- Penguin Random House, PEN America, authors, and parents filed a federal lawsuit against Escambia County School District over the removal of books from school libraries.
- The lawsuit argues that the school district violated the First and Fourteenth Amendments by removing books discussing race, racism, and LGBTQ identities, limiting free speech and expression.
- The plaintiffs claim that the removal of books disproportionately targeted non-white and LGBTQ authors and violated the Equal Protection Clause.
The largest book publisher in the country, Penguin Random House, along with free expression advocacy group PEN America and a conglomeration of authors and parents, filed a lawsuit against the Escambia County School District regarding the removal of books from school libraries.
The federal lawsuit, filed Wednesday morning in a Pensacola district court, contends that the school district violated the First and Fourteenth Amendments under the assertion that “books are being ordered removed from libraries … based on an ideologically driven campaign to push certain ideas out of schools.”
More specifically, the lawsuit claims that the school board’s removal and restriction of access to books discussing race, racism, and LGBTQ identities, against the recommendations of the district review committee charged with evaluating book challenges, restricts free speech and free expression of students and teachers.
The lawsuit maintains that the removal of a series of books by the school district and school board also violated the Equal Protection Clause because the material being singled out is “disproportionately books by non-white and LGBTQ authors, or which address topics related to race or LGBTQ identity.”
“In every decision to remove a book, the School District has sided with a challenger expressing openly discriminatory bases for challenge, overruling the recommendations of review committees at the school and district levels,” reads the suit. “These restrictions and removals have disproportionately targeted books by or about people of color and/or LGBTQ people, and have prescribed an orthodoxy of opinion that violates the First and Fourteenth Amendments.”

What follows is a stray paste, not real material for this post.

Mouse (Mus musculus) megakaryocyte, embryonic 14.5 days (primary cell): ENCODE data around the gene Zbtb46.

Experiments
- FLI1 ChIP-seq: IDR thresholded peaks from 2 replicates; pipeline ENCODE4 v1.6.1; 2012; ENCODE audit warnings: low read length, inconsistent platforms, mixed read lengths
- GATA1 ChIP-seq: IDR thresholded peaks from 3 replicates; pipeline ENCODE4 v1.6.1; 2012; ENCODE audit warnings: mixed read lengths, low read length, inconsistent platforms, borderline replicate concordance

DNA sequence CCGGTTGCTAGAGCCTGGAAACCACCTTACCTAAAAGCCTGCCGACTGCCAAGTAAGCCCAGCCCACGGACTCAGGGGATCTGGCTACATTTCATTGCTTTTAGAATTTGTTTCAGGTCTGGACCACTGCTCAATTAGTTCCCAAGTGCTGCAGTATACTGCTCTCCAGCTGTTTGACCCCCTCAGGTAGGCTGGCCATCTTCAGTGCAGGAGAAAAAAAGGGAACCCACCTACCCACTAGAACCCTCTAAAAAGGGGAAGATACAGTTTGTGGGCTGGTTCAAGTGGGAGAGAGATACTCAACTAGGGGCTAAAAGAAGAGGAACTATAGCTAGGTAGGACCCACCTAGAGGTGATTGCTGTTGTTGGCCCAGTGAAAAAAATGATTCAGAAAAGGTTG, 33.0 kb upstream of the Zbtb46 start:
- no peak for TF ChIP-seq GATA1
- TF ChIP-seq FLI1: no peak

The School District removed the books under new curriculum guidelines imposed under the Parental Rights in Education bill, which limits “classroom discussion about sexual orientation or gender identity” in K-3 classrooms. The measure served as a chief policy priority of Gov. Ron DeSantis during the 2022 legislative session, with secondary legislation that expanded provisions within the original bill being signed into law earlier this year.
The bill, branded the ‘Don’t Say Gay’ bill by critics, sparked national attention and outrage among many on the political left, becoming one of the biggest ‘culture war’ issues in Florida’s 2022 Legislative Session. Contending that the law harms children and teachers, a collection of attorneys general in fifteen states and Washington D.C. filed an amicus brief last May in support of the Equality Florida v. Florida State Board of Education lawsuit that sought to see the law struck down.
Within the ambit of the lawsuit, the plaintiffs argue that the Parental Rights legislation pertains solely to classroom instruction and not to library materials. Consequentially, they contend that the book restriction cannot be enforced according to the state statute.
DeSantis — who was not named in Wednesday’s lawsuit — has repeatedly pushed back against reports that school districts are engaging in widespread book bans, referring to the notion as a ‘hoax.’
“Exposing the ‘book ban’ hoax is important because it reveals that some are attempting to use our schools for indoctrination,” said DeSantis. “In Florida, pornographic and inappropriate materials that have been snuck into our classrooms and libraries to sexualize our students violate our state education standards. Florida is the education state and that means providing students with a quality education free from sexualization and harmful materials that are not age appropriate.”
“Education is about the pursuit of truth, not woke indoctrination,” added Florida Commissioner of Education Manny Diaz, Jr.
The Capitolist attempted to reach the Escambia County School District for comment but did not receive an immediate response.